I have read some literature on a process for cleaning parts for powder coat called plaforization. Could you clarify the process as well as give your opinion of the process? Thank you. G. N.
I addressed the general aspects of the process in my October 2002 column (with a follow-up in December of the same year) (www.pfonline.com/articles/clinics/1002cl_clean1.html). After reviewing probably much of the same literature you have, I do not feel like I really understand the mechanism behind the process.
The Plaforization process is described as a single stage, organic phosphate coating. Maybe it is my understanding of the traditional phosphating process, but details and mechanisms of this process seem counter intuitive. For instance:
- In traditional phosphating, the part is often cleaned of oils in a separate degreas- ing stage followed by rinsing. The organic phosphate process is said to “chemically capture” the oil up to 14 grams per 100 sq ft of material processed. I am not sure how this is supposed to work since they also say that it remains “trapped” through the paint curing process.
- The dedicated cleaning step of a phosphating process can generally han- dle a wide variety of different soils from different sources. The Plaforization process cannot tolerate water (since it is an organic process), so water-based or water-diluted lubricants are not accept- able unless dry. This could create prob- lems or additional steps in manufacturing. Additionally, the organic phosphating process does not handle stearate and lubricants with acidic additive. Although not acidic upon addition, extreme pres- sure additives to lubricants react with the base metal under the temperature and pressure of metalforming to produce an acid.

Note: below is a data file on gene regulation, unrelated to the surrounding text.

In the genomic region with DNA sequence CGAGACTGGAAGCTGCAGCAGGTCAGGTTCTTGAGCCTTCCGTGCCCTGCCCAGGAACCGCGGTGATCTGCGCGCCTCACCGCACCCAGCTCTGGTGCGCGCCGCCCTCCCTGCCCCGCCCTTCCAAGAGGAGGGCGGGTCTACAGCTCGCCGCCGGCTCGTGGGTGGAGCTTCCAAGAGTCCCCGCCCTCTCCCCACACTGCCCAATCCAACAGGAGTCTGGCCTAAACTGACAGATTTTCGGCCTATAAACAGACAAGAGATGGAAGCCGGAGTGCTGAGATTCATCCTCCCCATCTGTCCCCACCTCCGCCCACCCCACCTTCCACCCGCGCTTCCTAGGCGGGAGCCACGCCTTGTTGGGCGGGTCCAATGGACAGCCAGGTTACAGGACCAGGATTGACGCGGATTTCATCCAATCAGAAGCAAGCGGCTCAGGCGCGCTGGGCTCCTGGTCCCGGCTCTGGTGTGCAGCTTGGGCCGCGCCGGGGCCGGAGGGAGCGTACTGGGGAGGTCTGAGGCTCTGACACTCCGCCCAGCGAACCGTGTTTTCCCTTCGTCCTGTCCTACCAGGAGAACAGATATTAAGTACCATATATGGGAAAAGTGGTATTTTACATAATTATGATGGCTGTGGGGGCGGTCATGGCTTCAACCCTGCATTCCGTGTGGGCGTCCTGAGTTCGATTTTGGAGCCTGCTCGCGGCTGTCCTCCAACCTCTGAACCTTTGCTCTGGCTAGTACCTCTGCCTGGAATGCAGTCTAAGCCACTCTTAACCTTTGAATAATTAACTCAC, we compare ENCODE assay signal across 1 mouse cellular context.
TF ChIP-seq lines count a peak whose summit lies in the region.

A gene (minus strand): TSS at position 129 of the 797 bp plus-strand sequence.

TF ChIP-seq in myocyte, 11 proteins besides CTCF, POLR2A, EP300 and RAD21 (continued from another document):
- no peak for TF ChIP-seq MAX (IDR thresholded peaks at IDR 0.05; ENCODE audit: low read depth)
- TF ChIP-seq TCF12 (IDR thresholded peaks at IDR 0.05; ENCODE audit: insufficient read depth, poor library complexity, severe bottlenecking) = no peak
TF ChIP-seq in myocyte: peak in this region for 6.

- In traditional phosphating, the process is initiated by the acid attacking the base metal that raises the pH at the metal/ liquid interface. The iron or zinc phosphate is not soluble at that pH which results in precipitation and formation of the coating at the surface. The crystal structure can be viewed with a micro- scope. An SEM is especially useful to capture the depth of field created by the phosphate coating. The mechanism of the organic phosphate is not clear. It also does not produce a phosphate crystal structure that can be viewed under magnification.
I don’t like to provide opinions about specific products in this column, especially in a case where there is little specific information on the actual mechanism of the system.